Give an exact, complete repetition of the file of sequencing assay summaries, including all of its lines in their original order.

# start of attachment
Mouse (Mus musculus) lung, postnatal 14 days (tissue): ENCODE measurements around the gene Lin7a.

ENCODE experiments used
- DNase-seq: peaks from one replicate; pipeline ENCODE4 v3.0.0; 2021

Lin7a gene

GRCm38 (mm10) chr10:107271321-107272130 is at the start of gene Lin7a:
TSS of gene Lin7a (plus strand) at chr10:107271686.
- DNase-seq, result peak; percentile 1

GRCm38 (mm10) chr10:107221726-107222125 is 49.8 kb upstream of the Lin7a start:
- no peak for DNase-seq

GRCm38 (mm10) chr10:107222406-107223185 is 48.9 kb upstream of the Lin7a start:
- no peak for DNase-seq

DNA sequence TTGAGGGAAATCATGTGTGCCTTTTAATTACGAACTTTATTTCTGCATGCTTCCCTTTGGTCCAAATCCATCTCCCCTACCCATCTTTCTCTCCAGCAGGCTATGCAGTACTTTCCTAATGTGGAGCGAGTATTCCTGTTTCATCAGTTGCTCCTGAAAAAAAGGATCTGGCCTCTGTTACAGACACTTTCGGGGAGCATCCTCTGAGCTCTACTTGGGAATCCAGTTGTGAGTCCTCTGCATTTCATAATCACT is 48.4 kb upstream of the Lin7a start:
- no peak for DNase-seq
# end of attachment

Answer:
Mouse (Mus musculus) lung, postnatal 14 days (tissue): ENCODE measurements around the gene Lin7a.

ENCODE experiments used
- DNase-seq: peaks from one replicate; pipeline ENCODE4 v3.0.0; 2021

Lin7a gene

GRCm38 (mm10) chr10:107271321-107272130 is at the start of gene Lin7a:
TSS of gene Lin7a (plus strand) at chr10:107271686.
- DNase-seq, result peak; percentile 1

GRCm38 (mm10) chr10:107221726-107222125 is 49.8 kb upstream of the Lin7a start:
- no peak for DNase-seq

GRCm38 (mm10) chr10:107222406-107223185 is 48.9 kb upstream of the Lin7a start:
- no peak for DNase-seq

DNA sequence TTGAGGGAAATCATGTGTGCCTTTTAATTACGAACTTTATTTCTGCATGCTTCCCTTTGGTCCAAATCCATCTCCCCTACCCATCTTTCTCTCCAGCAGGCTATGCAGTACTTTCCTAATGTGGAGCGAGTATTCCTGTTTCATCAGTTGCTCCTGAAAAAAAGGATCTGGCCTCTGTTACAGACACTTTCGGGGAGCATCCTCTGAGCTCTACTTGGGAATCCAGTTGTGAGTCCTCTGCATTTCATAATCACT is 48.4 kb upstream of the Lin7a start:
- no peak for DNase-seq